I would like to hold a barbeque sometime during the summer as well. Here again this will depend entirely on the state of COVID and the vaccinations campaign.
The FLO is a valuable resource that we are very fortunate to have. This year will see the completion of the two new observatories as well as the opening of the new mound extension. Members will then have an 18” dob, a 14” SCT and a long tube 6” planetary refractor at their disposal under a darker sky than most of us have in our backyard. Let’s get out and celebrate!
Last month we compiled a group of email exchanges on a discussion about leaving your mount outside in the cold weather. After our publication Bob Olson posted the following.
Sorry to be a little late to this thread. I leave my mount out all night in the winter and bring it in for the day. The mount is on wheels and is able to run outside where it is cold while I am inside and warm.
The concern most mentioned in this thread has been the durability of the wires and while this is important to me, I am also interested that the wires stay flexible when cold as stiff wires will interfere with the mount when slewing and tracking.
This summer I had 2 cables fail. Not because of the cold. (It was summer.) One 15-year-old cable just died of old age and the other was the victim of a snag on an unattended slew. Both cables were 8 wire signal cables. While they were not internet cables, they were the same gauge, so I replaced them by rewiring them with Cat 6 cable.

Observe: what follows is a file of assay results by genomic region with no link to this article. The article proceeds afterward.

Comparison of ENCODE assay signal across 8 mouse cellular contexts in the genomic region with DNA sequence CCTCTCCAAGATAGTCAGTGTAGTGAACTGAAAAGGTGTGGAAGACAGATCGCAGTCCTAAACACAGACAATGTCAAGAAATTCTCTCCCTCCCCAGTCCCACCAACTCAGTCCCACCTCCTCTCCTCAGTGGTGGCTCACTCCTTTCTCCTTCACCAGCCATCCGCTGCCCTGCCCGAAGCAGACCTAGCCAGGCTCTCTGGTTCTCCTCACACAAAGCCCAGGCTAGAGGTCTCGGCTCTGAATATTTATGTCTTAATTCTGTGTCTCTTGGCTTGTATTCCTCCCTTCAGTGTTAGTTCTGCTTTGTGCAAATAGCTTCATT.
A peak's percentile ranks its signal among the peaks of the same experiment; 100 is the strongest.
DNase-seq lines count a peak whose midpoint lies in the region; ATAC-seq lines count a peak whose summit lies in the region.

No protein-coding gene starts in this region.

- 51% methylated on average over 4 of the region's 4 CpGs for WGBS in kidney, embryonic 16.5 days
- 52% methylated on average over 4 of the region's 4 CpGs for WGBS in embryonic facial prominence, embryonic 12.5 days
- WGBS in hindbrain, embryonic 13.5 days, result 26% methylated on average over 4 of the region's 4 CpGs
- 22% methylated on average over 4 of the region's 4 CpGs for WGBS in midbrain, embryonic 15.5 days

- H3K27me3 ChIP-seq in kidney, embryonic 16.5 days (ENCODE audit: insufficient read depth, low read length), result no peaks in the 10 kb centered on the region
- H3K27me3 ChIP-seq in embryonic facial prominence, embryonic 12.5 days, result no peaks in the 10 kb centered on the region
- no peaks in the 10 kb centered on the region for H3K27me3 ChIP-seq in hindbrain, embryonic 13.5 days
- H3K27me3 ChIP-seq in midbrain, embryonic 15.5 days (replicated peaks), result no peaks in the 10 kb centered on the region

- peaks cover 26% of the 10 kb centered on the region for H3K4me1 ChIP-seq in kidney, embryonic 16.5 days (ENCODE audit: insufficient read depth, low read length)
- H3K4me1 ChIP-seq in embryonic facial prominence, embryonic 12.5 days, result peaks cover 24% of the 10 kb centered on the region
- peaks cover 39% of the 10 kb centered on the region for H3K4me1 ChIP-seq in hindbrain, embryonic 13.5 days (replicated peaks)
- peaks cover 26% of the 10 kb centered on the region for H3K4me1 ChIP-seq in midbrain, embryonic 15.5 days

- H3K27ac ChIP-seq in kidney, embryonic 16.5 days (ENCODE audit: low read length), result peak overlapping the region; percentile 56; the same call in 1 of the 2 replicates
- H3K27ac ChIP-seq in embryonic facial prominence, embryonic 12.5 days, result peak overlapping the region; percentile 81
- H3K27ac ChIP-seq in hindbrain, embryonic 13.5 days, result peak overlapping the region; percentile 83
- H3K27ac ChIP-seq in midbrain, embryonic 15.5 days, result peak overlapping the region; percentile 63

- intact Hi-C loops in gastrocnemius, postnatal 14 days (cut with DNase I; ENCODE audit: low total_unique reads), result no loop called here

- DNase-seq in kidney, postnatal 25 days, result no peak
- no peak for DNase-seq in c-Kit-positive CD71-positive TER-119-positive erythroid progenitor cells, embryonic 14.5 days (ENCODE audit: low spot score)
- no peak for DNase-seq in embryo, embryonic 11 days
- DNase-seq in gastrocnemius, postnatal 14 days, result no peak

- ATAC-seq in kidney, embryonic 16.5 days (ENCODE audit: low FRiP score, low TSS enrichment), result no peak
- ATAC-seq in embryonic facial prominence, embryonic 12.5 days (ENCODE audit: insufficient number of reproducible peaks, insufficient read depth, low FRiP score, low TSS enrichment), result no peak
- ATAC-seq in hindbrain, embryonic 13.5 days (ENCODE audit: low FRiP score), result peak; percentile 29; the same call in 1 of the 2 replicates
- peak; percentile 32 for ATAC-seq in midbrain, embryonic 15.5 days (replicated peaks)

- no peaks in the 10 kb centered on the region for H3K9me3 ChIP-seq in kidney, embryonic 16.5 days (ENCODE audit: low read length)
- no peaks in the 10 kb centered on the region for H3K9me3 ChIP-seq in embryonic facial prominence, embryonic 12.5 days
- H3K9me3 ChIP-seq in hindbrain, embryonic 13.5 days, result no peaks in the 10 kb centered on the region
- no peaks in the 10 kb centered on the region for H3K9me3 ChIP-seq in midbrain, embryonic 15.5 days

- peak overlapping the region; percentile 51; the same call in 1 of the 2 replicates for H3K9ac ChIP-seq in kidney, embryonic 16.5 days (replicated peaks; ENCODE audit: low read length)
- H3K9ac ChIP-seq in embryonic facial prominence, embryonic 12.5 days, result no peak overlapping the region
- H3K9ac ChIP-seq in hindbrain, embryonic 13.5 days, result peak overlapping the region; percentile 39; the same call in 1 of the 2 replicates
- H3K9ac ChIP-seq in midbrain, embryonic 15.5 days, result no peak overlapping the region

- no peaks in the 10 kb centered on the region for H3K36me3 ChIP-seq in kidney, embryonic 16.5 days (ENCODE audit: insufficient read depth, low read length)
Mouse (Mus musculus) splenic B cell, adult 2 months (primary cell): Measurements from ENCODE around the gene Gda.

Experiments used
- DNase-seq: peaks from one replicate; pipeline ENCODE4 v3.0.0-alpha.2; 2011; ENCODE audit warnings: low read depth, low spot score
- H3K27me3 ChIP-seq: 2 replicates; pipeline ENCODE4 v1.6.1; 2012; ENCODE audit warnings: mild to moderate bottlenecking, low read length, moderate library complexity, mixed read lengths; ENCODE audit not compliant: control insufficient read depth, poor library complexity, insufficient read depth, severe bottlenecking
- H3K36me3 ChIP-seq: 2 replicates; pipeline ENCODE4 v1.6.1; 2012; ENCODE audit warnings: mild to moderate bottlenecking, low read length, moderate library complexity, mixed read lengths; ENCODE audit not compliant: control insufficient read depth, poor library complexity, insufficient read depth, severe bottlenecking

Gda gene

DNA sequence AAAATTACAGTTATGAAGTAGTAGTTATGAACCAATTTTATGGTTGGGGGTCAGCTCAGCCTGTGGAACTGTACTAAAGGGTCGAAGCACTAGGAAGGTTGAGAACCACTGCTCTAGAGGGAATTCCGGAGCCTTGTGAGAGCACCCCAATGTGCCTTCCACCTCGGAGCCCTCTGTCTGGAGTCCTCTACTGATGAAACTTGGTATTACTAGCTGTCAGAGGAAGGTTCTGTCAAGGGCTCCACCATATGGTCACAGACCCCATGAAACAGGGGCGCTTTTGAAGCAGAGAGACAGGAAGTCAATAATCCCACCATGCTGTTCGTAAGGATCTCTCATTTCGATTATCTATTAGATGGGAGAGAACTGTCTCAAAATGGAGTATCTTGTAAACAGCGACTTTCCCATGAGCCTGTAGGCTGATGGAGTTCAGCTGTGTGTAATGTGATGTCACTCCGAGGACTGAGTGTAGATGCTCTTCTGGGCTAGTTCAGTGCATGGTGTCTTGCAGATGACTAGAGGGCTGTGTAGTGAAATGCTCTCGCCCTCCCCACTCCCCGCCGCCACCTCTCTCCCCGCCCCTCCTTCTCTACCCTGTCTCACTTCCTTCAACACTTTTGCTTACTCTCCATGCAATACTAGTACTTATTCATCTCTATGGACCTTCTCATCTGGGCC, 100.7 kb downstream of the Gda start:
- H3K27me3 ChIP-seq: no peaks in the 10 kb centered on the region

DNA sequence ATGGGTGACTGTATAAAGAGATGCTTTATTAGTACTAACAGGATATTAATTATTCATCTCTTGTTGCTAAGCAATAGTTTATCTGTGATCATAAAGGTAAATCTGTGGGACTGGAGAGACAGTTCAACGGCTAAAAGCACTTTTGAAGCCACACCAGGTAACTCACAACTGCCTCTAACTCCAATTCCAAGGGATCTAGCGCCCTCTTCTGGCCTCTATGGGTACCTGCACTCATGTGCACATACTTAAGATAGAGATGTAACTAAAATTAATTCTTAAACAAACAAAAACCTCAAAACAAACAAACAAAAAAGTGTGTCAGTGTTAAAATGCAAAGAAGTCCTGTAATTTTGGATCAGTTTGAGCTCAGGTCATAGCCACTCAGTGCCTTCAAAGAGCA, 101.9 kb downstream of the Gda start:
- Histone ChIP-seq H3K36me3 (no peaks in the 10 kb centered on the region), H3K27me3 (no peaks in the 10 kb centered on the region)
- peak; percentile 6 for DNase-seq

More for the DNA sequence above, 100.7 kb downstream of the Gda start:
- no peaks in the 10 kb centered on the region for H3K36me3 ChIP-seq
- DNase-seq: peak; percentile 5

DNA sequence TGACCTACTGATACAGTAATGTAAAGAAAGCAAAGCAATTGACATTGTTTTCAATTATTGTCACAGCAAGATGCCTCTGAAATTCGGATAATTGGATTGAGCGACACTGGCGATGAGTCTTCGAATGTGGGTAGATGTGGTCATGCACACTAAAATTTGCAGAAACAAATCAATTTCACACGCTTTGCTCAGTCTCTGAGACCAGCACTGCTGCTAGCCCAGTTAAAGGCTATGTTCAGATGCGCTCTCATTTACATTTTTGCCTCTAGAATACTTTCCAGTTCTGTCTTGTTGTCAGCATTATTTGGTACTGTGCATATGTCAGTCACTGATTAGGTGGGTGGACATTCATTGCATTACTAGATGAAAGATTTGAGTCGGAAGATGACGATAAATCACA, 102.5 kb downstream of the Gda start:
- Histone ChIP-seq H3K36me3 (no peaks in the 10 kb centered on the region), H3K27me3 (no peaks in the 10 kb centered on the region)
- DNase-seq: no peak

As Jim has already noted, Cat 6 cable can be a really bad choice. My replacement cables got as stiff as a pool cue when the temperature started to drop this winter. The casing did not crack but I suspect it would soon. Time for some research on cold resistant cables.
It soon became obvious that the two main factors in cold wire flexibility were stranded wires and covering material. Several jacket cover materials will work but polyethylene is excellent and available. I settled on this part number from Digikey.ca 2320-2170489-DS-ND
The data sheet can be found at:
I ordered 50 feet ($178 Canadian) which arrived in 3 days. I have tested it down to -13C tonight and it remained as flexible as at room temperature. My ordinary Ethernet cable got stiff at -7C)
Ginny liked the teal colour.
I still need to find USB and power cables that are cold flexible.
Have a great day, Bob
Astronotes Volume 59 (2020) Index
Reports and Notices
How to join RASCals: Mike Moghadam
2019 AstroNotes Index
President’s Report: Mike Moghadam
President’s Report: Mike Moghadam
The Fred Lossing Observatory (FLO) by Rick Scholes, FLO Director